In mid-May 2018, per multiple reports, John Michael “Mick” Mulvaney, the acting director of the Consumer Financial Protection Bureau, announced plans to fold the CFPB’s Office of Students and Young Consumers into its preexisting Office of Financial Education, itself a part of this agency’s Consumer Education and Engagement Division. During this reorganization, the Office of Financial Education will also subsume the Student Loan Ombudsman, a position created by the Dodd-Frank Act. Because of this rejiggering, to be effectuated concurrently with the hiring of more political appointees and the creation of an office of cost-benefit analysis set to report to Mulvaney alone, the current staff of the Office of Students and Young Consumers will be reassigned to yet unknown positions.

Critics have pounced on and decried this development. As some noted, this proposal would end the Office of Students and Young Consumers’ participation in all investigations that could potentially result in supervisory or enforcement actions against student loan lenders and servicers. The CFPB may still pursue such investigations, many promptly acknowledged. Nonetheless, many fear that Mulvaney’s change may muzzle one of the CFPB’s most aggressive units – the only one exclusively focused on purported misdeeds within the student loan field and solely dedicated to protecting student loan borrowers. Giving voice to these concerns, Senator Patty Murray (D-Wash.), the ranking Democrat on the Senate Health, Education, Labor and Pensions Committee, thundered on May 9: “President Trump is giving student loan corporations the green light to take advantage of students without fear of repercussion and sending a clear message to students that this administration is not interested in their best interests when it gets in the way of corporate profits.”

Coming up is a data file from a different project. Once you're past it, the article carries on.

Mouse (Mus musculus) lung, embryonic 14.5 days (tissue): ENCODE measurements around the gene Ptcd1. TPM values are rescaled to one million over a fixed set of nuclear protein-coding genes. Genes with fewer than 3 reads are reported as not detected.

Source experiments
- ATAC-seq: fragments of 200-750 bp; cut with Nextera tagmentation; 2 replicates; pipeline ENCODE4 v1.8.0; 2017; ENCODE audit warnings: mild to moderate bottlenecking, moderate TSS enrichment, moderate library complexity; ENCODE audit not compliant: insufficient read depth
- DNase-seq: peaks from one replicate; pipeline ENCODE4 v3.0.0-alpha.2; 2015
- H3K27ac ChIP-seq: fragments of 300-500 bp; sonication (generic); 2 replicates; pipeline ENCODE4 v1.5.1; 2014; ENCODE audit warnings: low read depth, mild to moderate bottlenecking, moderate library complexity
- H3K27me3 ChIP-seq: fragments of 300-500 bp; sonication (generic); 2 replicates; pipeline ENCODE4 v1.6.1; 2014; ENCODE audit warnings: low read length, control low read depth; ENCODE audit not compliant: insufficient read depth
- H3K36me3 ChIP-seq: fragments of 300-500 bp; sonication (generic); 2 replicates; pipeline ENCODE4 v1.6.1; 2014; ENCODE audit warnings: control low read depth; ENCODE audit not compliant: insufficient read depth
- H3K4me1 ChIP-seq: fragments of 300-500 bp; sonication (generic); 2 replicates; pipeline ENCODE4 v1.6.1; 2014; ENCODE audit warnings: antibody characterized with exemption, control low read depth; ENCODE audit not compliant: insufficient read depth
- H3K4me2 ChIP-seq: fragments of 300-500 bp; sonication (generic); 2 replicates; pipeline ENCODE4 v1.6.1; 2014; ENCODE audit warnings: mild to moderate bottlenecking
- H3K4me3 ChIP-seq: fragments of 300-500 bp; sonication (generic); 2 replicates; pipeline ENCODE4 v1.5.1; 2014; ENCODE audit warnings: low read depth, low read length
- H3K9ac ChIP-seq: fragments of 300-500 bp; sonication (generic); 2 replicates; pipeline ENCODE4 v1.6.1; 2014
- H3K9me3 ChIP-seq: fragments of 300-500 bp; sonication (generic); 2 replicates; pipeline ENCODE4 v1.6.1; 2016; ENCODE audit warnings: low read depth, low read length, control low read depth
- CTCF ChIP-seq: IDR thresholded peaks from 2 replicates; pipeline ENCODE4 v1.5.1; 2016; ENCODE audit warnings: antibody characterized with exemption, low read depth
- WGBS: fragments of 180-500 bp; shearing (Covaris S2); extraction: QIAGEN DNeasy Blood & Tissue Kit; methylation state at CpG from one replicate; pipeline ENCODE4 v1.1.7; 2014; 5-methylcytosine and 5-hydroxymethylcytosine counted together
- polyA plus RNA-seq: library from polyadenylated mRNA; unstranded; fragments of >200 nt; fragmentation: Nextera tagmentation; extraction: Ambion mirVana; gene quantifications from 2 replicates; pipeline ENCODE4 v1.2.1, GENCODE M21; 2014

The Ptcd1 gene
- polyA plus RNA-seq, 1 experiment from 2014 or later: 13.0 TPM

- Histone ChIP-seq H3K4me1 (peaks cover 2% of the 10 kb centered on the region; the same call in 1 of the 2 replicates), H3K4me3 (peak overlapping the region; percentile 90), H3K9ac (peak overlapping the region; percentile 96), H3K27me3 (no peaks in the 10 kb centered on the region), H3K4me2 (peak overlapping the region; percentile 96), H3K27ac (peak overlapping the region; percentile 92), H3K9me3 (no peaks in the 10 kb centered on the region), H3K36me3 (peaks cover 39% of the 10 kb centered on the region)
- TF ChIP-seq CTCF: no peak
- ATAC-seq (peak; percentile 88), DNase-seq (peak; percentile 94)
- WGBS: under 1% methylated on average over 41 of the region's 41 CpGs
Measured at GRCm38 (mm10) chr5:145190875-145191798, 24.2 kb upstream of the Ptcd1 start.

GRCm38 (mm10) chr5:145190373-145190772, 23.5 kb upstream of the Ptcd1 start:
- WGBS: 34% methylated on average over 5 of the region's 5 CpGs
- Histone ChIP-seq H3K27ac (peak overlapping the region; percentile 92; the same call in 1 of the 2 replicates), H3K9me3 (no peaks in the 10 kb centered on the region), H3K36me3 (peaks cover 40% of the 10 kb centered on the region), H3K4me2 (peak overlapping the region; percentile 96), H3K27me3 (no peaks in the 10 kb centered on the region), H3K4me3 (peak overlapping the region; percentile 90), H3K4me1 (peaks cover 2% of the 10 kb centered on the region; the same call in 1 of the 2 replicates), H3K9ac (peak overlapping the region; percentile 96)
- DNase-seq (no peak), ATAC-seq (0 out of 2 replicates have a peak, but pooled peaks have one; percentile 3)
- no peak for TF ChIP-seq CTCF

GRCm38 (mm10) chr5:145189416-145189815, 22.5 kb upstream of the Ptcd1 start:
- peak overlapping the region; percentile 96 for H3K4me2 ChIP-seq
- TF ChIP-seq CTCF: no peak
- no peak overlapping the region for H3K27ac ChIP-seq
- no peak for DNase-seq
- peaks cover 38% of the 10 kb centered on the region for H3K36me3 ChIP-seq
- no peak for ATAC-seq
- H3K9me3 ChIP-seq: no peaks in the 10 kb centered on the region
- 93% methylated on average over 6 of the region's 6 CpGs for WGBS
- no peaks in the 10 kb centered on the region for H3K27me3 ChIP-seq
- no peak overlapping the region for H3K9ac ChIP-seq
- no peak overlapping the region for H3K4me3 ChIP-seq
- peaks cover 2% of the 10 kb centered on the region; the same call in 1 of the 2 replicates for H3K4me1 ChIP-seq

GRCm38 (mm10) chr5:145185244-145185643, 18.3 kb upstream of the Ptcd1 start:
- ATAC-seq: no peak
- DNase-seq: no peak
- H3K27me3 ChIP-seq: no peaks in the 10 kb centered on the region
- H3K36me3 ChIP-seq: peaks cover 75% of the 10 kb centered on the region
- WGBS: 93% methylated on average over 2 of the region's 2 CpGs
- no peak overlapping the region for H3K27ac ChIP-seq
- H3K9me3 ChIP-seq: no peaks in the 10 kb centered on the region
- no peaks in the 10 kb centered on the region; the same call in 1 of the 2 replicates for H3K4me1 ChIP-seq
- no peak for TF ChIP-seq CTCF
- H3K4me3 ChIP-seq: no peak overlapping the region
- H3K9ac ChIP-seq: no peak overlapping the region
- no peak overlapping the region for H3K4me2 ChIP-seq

To close observers, this latest decision was neither unusual nor surprising. Rather, it fit the general pattern of regulatory retreat characteristic of the CFPB since Mulvaney’s still-unconfirmed appointment as director, as two other recent examples aptly show:

  • In February 2018, Mulvaney transferred the CFPB’s Office of Fair Lending from the Supervision, Enforcement, and Fair Lending Division (“SEFL”) to the Director’s Office, thereby making it a part of the Office of Equal Opportunity and Fairness and stripping it of its enforcement powers. “The Fair Lending Office will continue to focus on advocacy, coordination, and education, while its current supervision and enforcement functions will remain in SEFL,” Mulvaney explained in an internal memo. In response, Senator Elizabeth Warren (D-Mass.) accused Mulvaney of “putting the Office of Fair Lending under his control so that he can weaken it” and, as a result, “leaving neighborhoods and consumers across the country more vulnerable to bias.”
  • In the spring of 2018, Mulvaney revealed, via a request for information published in The Federal Register on April 17, that he is mulling ending the public availability of the CFPB’s consumer complaint reporting database. In a frank baring of his position, Mulvaney mused at a banking industry conference, with a copy of the 2010 Dodd-Frank legislation that established the CFPB in hand: “I don’t see anything in here that says I have to run a Yelp for financial services sponsored by the federal government.” For now, the period for comment is scheduled to close on July 16, 2018.